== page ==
Taiwanese Man Complained of Autopilot Problems Before Dying in Tesla Model X Crash
A new update in the investigation of a fatal car crash involving a Tesla Model X in Mountain View, California, revealed that the vehicle was running on autopilot when the gruesome accident happened that took the life of 38-year-old Taiwanese engineer Walter Huang.
The driver was reportedly driving his Tesla Model X SUV on autopilot on Highway 101 in Mountain View on March 23. While on his way to work, the car suddenly slammed into a concrete median barrier that caused it to burst into flames.
The front half of the vehicle was utterly destroyed by the collision. Some witnesses even reported seeing a fireball during the crash that claimed the life of Huang, an Engineer at Apple and former Software Engineer at Electronic Arts’ (EA) Visceral Games.
Before the accident, Huang had reportedly complained to his family that his car would often veer toward that very same barrier he crashed on multiple occasions in the past, the family told ABC7 I-Team’s Dan Noyes.
It was also said that he tried to raise the complaint to a Tesla dealership before, but the company was not able to replicate that issue.
In the statement provided by Tesla, investigation confirmed that Huang was using autopilot at the time of the accident. The company wrote:
“In the moments before the collision, which occurred at 9:27 a.m. on Friday, March 23, Autopilot was engaged with the adaptive cruise control follow-distance set to minimum. The driver had received several visual and one audible hands-on warning earlier in the drive and the driver’s hands were not detected on the wheel for six seconds prior to the collision. The driver had about five seconds and 150 meters of unobstructed view of the concrete divider with the crushed crash attenuator, but the vehicle logs show that no action was taken.”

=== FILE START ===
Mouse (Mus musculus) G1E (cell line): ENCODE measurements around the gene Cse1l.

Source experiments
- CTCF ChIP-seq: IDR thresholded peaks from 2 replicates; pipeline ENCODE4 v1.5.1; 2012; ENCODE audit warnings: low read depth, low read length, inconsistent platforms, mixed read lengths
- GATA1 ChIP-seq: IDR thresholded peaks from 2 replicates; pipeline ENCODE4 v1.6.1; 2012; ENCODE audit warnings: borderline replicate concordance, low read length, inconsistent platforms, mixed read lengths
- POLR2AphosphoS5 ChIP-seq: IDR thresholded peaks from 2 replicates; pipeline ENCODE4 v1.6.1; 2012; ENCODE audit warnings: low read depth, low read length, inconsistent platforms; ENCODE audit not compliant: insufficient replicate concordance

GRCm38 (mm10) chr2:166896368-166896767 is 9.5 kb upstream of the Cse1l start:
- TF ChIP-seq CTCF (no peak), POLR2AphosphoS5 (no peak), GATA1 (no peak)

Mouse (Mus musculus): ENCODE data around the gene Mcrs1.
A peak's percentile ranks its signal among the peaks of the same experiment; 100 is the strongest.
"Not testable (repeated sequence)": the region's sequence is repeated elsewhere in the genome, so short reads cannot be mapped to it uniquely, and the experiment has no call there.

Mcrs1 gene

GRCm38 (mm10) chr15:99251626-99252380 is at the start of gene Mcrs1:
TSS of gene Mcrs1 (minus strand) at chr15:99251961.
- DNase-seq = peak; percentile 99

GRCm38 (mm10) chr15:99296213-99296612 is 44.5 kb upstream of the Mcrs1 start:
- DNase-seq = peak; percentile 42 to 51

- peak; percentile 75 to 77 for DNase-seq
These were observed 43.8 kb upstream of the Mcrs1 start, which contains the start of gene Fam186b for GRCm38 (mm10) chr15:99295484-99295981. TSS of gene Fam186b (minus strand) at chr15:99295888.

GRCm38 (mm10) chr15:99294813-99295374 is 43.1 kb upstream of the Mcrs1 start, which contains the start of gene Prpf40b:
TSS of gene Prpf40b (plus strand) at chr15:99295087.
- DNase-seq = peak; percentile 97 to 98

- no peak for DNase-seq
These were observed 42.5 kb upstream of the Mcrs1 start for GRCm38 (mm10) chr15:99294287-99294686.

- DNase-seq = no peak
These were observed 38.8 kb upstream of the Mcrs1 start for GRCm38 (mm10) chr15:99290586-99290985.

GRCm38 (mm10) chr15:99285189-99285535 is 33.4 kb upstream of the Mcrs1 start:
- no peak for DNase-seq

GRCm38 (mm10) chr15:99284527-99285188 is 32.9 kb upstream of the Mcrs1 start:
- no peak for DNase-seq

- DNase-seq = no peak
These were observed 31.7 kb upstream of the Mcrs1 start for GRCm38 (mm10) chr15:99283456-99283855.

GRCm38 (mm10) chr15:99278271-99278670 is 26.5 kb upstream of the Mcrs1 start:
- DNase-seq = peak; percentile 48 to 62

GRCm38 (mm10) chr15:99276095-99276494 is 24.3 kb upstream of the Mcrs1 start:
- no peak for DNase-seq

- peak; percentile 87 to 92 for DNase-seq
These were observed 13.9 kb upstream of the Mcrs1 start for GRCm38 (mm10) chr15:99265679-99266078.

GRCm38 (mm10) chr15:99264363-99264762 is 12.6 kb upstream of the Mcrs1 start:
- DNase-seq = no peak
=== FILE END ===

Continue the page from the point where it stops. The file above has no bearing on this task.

The statement also went on to cite a government data that shows how autopilot mode had reduced crash accident rates by 40% and fewer fatal accidents per mile than the other car brands.
“In the US, there is one automotive fatality every 86 million miles across all vehicles from all manufacturers. For Tesla, there is one fatality, including known pedestrian fatalities, every 320 million miles in vehicles equipped with Autopilot hardware,” the company continued to note. “If you are driving a Tesla equipped with Autopilot hardware, you are 3.7 times less likely to be involved in a fatal accident.”
While this is the case, the company went on to note that their technology will never prevent road accidents from ever happening. Instead, it will make them less likely to occur.
“In the past, when we have brought up statistical safety points, we have been criticized for doing so, implying that we lack empathy for the tragedy that just occurred. Nothing could be further from the truth. We care deeply for and feel indebted to those who chose to put their trust in us,” Tesla wrote in its closing statement. “However, we must also care about people now and in the future whose lives may be saved if they know that Autopilot improves safety. None of this changes how devastating an event like this is or how much we feel for our customer’s family and friends. We are incredibly sorry for their loss.”
The tech company is very much cooperative in investigating the case, but the National Transportation Safety Board (NTSB) was displeased with Tesla’s release of information regarding the crash.
“At this time the NTSB needs the assistance of Tesla to decode the data the vehicle recorded. In each of our investigations involving a Tesla vehicle, Tesla has been extremely cooperative on assisting with the vehicle data. However, the NTSB is unhappy with the release of investigative information by Tesla,” NTSB spokesman, Chris O’Neil, said on Sunday.
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